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Laureate Seminar: Nicole Bourbonnais, “The Gospel of Family Planning”

March 2 @ 6:00 pm - 7:00 pm

Online, via Zoom. Register to attend by clicking here

“The Gospel of Family Planning: Conversion, Missionary Work, and Spirituality in the Mid-20th Century Planned Parenthood Movement”

In the early twentieth century, rising population growth rates in the decolonizing world became a subject of international concern and intervention for a variety of actors, from feminists to eugenicists to neo-Malthusians. Recent studies have explored the consolidation of a “population establishment” in the post-WWII period: a cohort of demographers and other experts (primarily men) tasked with advising dwindling colonial empires and emerging nationalist governments on how best to reign in their populations in the name of economic development and global security. But the mid-century planned parenthood movement also pulled in a more eclectic group of doctors, nurses, social workers, charity ladies and wives of colonial officials and international bureaucrats who portrayed their work as part of a humanitarian – even spiritual – mission to save the lives of women and children. These actors joined together in local, regional and international voluntary associations and sent out fieldworkers of their own (primarily women) to spread “the gospel of family planning” at home and abroad.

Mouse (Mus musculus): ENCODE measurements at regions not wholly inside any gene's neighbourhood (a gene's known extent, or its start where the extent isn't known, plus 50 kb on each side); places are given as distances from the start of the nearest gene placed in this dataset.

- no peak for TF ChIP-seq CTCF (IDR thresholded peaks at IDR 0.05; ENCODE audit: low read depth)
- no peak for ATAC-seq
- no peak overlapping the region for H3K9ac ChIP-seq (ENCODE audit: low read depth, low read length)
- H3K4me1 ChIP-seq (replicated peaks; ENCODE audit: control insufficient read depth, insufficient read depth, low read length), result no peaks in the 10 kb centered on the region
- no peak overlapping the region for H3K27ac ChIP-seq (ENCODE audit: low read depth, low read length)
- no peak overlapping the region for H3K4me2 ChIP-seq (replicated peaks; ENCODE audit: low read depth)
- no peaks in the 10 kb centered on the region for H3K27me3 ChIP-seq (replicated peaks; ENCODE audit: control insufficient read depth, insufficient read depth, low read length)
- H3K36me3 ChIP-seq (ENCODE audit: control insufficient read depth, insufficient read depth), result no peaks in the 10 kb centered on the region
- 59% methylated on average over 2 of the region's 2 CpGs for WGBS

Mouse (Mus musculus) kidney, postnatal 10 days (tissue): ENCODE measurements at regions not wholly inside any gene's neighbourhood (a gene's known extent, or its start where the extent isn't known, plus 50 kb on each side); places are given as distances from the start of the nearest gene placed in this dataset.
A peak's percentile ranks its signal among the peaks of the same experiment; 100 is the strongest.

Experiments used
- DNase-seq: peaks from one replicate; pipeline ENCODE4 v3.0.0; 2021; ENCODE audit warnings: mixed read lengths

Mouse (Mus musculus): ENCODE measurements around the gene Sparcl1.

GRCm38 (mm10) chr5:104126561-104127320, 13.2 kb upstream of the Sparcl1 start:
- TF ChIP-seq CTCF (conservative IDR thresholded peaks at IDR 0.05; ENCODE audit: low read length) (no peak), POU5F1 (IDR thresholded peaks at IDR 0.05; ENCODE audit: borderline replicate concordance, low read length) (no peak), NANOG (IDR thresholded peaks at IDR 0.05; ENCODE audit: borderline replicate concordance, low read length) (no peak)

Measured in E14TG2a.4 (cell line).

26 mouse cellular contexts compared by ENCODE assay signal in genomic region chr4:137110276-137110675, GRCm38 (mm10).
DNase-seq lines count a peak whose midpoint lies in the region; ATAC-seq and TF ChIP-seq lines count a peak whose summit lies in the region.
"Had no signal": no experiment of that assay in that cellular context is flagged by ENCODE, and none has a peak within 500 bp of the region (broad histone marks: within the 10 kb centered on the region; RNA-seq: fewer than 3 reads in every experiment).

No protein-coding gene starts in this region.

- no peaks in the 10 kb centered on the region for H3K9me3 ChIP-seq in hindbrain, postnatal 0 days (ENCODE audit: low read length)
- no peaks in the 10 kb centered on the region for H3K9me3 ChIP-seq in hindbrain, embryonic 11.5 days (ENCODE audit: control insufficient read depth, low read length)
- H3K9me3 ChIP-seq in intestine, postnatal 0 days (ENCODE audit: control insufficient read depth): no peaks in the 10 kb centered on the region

This seminar will use the internal reports and correspondence of several fieldworkers from the International Planned Parenthood Federation (IPPF) and Pathfinder Fund from the 1950s and 1960s to explore this element of the family planning movement. It will focus on fieldworkers’ use of emotive language and religious metaphors to describe their “conversion” to the cause and their birth control “missions” abroad, as well as their attempts to portray the movement as apolitical, transcendental, and religiously sanctioned. Exploring their trajectories allows us to situate the history of the movement more firmly at the intersection of colonial missionary traditions and modern humanitarian activism, with all the contradictions this location entails.

Dr. Nicole Bourbonnais is an Associate Professor of International History and Politics and Co-Director of the Gender Centre at the Graduate Institute of International and Development Studies (IHEID) in Geneva, Switzerland. Her work explores the history of reproductive politics, decolonization, feminism, and maternal health. She is author of Birth Control in the Decolonizing Caribbean: Reproductive Politics and Practice on Four Islands (Cambridge University Press, 2016) and is currently working on a history of the twentieth-century global family planning movement.


March 2
6:00 pm - 7:00 pm
Event Category:


Laureate Centre for History and Population